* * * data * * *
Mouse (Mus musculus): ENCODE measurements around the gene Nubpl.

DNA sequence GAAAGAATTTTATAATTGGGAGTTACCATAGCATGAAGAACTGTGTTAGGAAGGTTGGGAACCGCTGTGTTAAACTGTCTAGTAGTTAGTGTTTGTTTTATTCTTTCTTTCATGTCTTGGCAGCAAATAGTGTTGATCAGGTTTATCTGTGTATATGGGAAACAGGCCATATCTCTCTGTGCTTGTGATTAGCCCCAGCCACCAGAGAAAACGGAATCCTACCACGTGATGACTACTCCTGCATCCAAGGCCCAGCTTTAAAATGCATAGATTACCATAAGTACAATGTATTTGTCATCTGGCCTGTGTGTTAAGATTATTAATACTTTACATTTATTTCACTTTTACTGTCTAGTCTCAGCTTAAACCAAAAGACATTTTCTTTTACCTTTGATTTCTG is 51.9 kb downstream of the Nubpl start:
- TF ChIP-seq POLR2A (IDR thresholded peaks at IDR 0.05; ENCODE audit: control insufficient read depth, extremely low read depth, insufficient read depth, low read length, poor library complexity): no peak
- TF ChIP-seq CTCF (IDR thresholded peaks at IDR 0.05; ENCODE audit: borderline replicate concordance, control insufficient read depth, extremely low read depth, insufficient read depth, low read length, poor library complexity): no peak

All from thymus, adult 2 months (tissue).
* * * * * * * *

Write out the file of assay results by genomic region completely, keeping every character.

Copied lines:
Mouse (Mus musculus): ENCODE measurements around the gene Nubpl.

DNA sequence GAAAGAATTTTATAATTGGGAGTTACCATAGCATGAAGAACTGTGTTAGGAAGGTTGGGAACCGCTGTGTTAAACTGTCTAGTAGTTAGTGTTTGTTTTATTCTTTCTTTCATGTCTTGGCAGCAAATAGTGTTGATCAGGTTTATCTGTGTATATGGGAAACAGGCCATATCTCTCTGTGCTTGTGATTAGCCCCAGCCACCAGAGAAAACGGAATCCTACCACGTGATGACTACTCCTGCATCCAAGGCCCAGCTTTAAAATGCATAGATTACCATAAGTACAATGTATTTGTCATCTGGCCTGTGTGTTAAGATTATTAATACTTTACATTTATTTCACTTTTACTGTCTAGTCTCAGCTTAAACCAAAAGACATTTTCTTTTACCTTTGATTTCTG is 51.9 kb downstream of the Nubpl start:
- TF ChIP-seq POLR2A (IDR thresholded peaks at IDR 0.05; ENCODE audit: control insufficient read depth, extremely low read depth, insufficient read depth, low read length, poor library complexity): no peak
- TF ChIP-seq CTCF (IDR thresholded peaks at IDR 0.05; ENCODE audit: borderline replicate concordance, control insufficient read depth, extremely low read depth, insufficient read depth, low read length, poor library complexity): no peak

All from thymus, adult 2 months (tissue).